I wouldn’t count on that, since this could probably be implemented by an “hardware jumper”. For the newer quadro cards this is the way they made sure that you cannot use the quadro drivers (with much better performance in CAT etc.) with the consumer products.

I think the box with cpu etc. inside is ~$2k, so the multiple cards inside are by far more expensive (5+ times more for 4-card node).

Well, I don’t begrudge them for trying to make CUDA sustainable with non-gamer income. The gamer market is running out of steam to fund the R&D for better GPU Computing features, and there are not enough other consumer-aimed compute heavy tasks to pick up the slack. (I would argue the reception of the GTX 480/470 by the review sites is lukewarm for this reason.) The HPC community is much smaller, so you have to extract more $$$ per card to maintain the same income. If this is what it takes to keep CUDA alive, so be it. (Of course, I’d love for double precision to become a must-have feature for GeForce customers. Whoever can release those applications does all of us a favor.)

Tesla cards tend to run at lower clock rates than the top-of-the-line GeForce, probably in part for this reason. However, even if GeForce is less reliable, you would need the failure rate to be 5x the Tesla for that to be cost effective in a workstation where you don’t need extremely high uptime.

Still getting good mileage with float here. And must admit, getting a bit agitated by numbers

like these: folding on GTX 480. Those last two graphs, ray tracing and folding, for real? :omg:

Such is the magic of an L2 cache when your working set of data (or some part of it) can fit inside the cache.

Not to forget the random access problem in main memory, and or atomic functions.

So on highly streamed non-branching double percision code which is faster, Fermi or 5xxx?

Will we see benchmark results showing Tesla>5xxx>gtx480 for double percision GFlops?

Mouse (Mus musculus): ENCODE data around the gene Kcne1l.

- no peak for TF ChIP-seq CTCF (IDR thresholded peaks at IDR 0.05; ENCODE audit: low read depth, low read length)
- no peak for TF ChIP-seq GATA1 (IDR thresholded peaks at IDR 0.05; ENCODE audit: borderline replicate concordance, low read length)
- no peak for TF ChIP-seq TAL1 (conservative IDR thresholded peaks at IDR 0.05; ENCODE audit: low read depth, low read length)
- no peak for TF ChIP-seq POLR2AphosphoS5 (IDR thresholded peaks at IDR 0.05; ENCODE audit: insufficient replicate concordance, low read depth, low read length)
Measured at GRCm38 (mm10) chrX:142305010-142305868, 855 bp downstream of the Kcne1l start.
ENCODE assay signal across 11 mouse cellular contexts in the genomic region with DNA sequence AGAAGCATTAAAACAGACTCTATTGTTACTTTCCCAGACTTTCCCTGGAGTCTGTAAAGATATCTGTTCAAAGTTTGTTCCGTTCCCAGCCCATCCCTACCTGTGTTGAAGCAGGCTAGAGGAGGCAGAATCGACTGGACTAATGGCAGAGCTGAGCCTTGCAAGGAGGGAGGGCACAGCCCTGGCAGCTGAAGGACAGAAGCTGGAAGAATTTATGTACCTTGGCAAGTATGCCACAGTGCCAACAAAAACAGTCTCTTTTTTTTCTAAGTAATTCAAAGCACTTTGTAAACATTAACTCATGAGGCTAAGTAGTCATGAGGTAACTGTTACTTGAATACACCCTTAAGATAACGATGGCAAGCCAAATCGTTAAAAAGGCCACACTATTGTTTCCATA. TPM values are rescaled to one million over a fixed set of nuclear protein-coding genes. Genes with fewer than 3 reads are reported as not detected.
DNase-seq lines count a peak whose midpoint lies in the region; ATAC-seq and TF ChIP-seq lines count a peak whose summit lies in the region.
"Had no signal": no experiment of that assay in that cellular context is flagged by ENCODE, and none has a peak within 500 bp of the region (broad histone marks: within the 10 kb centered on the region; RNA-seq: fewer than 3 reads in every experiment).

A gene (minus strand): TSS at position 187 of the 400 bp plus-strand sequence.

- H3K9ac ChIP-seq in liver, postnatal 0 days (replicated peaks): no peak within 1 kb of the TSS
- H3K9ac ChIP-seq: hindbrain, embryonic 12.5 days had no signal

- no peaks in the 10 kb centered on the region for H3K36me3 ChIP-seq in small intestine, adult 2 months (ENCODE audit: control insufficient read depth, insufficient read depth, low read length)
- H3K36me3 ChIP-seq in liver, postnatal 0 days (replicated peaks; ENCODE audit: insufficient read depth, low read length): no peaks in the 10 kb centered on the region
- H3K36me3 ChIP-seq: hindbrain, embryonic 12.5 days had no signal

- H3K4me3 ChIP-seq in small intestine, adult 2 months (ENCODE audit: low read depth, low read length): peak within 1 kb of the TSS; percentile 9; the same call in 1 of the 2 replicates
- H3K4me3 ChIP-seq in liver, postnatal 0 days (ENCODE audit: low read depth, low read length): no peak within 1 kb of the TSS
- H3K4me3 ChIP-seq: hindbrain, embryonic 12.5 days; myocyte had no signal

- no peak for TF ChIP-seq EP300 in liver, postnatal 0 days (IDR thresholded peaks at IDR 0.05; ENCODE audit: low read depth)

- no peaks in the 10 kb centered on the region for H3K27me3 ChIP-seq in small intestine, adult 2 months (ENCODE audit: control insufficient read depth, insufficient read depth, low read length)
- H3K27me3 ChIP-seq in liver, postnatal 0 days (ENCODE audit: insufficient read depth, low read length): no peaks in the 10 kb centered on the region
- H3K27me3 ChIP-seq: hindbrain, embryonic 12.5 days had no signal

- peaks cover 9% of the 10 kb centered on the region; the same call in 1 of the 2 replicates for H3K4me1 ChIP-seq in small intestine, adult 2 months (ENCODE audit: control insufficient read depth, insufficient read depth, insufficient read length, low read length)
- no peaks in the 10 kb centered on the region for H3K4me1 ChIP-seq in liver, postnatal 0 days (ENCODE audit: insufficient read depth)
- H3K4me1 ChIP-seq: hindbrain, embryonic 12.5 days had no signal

Its a pity Anandtech didn’t include some double percision compute benchmarks both of raw performance and on more complex problems.

I read in one of the reviews that RD 5870 has about 2700 Gflops computational performance in single precision, while GTX 480 has about 1300, if that was true, would’nt 5870 beat the crap out of GTX 480 in every game?

Yes, except either:

  1. ATI’s drivers are poor

  2. It is very difficult to get anywhere near peak performance from the Evergreen/Cypress architecture

I’d bet on #2. Looking at the architecture, it seems that Cypress is designed explicitly for graphics (hence the 4-way VLIW execution units). And yet, even for games, Cypress is about even with Fermi. However, seemingly more efficient ($ and Watt) for graphics vs Fermi.

Hard to tell though because ATI/AMD has no decent documentation.

  • Matt

Where is this in writing, other than a forum post?! After pushing how great Fermi would be for CUDA, NVidia needs to be honest about the capabilities of the consumer cards. I’m not overly upset by the decision (nor surprised), but this needs to be clear.

I think you can achieve peak flops on ATI, it’s the NVIDIA cards that you can’t achieve peak

i found this on a *modified SGEMM for ATI…p;enterthread=y

on 4000 series they get 1Tflop, NVIDIA gets ~375Gflops

But if I read the concerning threads correct this is a very specific example, and you don’t even compare apples with apples since in the Ati example the matrizes are in special order.

Also peak performance in some examples is actually not that important from my point of view. A very important question is how easy it is to programm, and how much effort you need to do to get close to it.

Here a list for Folding@home,667155/F…74&vollbild

And here recent benchmark in OpenCL during the GTX480/470 tests at anandtech:

So while the ATI cards are in theory much faster than the NVIDIA cards, I think its harder to write effective code for them than for NVIDIAs GPUs.

Best regards